"The first-line treatments for MS ... reduce the relapse rate by only about 30%, so this is a significant development for people with MS," Comi says in a news release.

All current MS drugs must be administered by injection or infusion -- a huge disadvantage for patients, says neurologist Orly Avitzur, MD, medical advisor for Consumer Reports. Avitzur was not involved in the fingolimod study.

"This drug is completely different from any other on the market for MS," Avitzur tells WebMD. "It is the first oral MS drug to get this far, and if it is successful in large-scale clinical trials, it will make a huge difference in quality of life for MS patients."

In the phase II study, 173 patients with the relapsing form of MS (a type of MS that repeatedly relapses and has periods of recovery in between) received fingolimod for three years. More than 67% of the patients were free of relapses after three years, with an annual relapse rate of 0.2%, says Shreeram Aradhye, MD, vice president and senior global medical program director for Novartis, the company developing fingolimod.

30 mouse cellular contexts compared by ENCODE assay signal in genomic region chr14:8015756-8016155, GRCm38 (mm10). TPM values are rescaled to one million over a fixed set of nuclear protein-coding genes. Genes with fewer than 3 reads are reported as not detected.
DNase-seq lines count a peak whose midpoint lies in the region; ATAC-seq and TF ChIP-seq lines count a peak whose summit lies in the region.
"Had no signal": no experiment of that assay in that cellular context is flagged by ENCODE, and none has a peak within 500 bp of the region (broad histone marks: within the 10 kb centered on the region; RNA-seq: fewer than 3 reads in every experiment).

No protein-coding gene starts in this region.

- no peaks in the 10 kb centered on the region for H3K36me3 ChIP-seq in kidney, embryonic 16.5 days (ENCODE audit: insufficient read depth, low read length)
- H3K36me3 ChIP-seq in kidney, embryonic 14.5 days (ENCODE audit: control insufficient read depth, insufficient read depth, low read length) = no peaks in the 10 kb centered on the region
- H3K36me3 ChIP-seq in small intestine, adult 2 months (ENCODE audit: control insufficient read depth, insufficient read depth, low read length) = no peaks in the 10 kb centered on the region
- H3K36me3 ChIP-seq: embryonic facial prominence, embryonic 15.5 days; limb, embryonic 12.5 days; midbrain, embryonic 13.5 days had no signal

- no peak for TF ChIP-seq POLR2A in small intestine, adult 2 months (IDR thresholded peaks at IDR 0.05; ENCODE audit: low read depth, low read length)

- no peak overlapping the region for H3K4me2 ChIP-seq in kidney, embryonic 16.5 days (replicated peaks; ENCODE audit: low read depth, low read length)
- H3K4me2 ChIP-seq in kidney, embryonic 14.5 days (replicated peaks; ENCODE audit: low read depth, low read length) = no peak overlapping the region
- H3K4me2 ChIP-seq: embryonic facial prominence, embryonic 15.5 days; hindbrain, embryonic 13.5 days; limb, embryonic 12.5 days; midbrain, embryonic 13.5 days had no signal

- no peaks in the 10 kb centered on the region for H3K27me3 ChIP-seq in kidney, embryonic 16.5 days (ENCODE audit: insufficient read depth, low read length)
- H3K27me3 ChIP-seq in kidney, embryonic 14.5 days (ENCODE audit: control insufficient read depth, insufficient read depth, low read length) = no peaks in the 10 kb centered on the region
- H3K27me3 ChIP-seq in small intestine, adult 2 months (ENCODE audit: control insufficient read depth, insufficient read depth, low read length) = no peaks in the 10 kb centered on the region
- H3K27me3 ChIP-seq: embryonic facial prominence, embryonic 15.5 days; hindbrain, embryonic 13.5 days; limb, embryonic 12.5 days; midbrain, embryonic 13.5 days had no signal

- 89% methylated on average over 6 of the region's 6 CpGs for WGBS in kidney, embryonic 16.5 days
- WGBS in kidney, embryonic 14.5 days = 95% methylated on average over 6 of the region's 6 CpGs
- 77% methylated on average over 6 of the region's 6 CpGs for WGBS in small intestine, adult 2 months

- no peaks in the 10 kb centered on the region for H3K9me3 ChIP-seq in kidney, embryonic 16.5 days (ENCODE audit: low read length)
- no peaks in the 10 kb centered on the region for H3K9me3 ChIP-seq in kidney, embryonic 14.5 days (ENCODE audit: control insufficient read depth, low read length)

"When you look at all the biologic treatments [medications that target the immune system to reduce the frequency and severity of attacks and reduce lesions within the brain] for MS, this 0.2% annualized relapse rate seems to be a new benchmark," Aradhye tells WebMD. "This was complemented by the encouraging observation that 89% of patients at year three have no evidence of inflammation in MRI brain scans [a sign of MS progression]."

Thursday, April 23, 2009
Another way to your money reach the MS Society!
MS Awareness Month Founders Day Campaign
Drop by your local Mr. Lube location on Saturday, May 9th, 2009 for an oil change and as part of their MS Awareness Month Founders Day Campaign, Mr. Lube will donate $5 to the MS Society of Canada.

Thanks you Mr. Lube. That's nice of you.

Wednesday, April 22, 2009
Provincial Election 2009: Build Support for Action on MS
If you live in BC and want to get involved with getting MS in the candidates ears while they continue on their election campaigns, you have got to see what the MS Society of Canada has just done. I love it. It's easy, quick and gets the message across.